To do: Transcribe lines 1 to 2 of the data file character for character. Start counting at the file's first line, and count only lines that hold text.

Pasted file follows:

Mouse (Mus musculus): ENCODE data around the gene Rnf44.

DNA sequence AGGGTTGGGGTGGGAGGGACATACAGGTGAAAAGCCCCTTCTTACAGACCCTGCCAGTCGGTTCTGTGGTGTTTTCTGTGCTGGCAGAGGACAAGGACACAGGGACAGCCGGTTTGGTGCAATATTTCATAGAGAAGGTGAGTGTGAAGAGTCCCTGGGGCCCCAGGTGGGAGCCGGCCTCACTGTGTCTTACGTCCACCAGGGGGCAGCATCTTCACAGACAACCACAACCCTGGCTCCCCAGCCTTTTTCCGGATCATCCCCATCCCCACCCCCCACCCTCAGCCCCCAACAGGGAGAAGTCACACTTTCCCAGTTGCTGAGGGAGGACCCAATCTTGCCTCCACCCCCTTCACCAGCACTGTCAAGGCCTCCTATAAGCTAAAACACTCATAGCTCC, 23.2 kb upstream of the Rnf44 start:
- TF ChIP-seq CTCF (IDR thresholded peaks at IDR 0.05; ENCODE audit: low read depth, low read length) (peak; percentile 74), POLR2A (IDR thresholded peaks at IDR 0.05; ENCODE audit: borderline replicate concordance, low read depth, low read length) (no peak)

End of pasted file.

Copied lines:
Mouse (Mus musculus): ENCODE data around the gene Rnf44.

DNA sequence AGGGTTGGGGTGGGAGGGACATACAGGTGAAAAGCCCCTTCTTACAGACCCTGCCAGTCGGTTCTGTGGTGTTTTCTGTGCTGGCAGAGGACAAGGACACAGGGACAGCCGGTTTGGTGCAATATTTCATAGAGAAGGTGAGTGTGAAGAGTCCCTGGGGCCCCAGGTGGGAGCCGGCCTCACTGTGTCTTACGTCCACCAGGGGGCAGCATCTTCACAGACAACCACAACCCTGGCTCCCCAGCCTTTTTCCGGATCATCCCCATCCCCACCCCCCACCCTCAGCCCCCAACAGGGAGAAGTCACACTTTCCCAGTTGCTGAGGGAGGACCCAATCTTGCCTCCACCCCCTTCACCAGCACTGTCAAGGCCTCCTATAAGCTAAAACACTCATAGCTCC, 23.2 kb upstream of the Rnf44 start: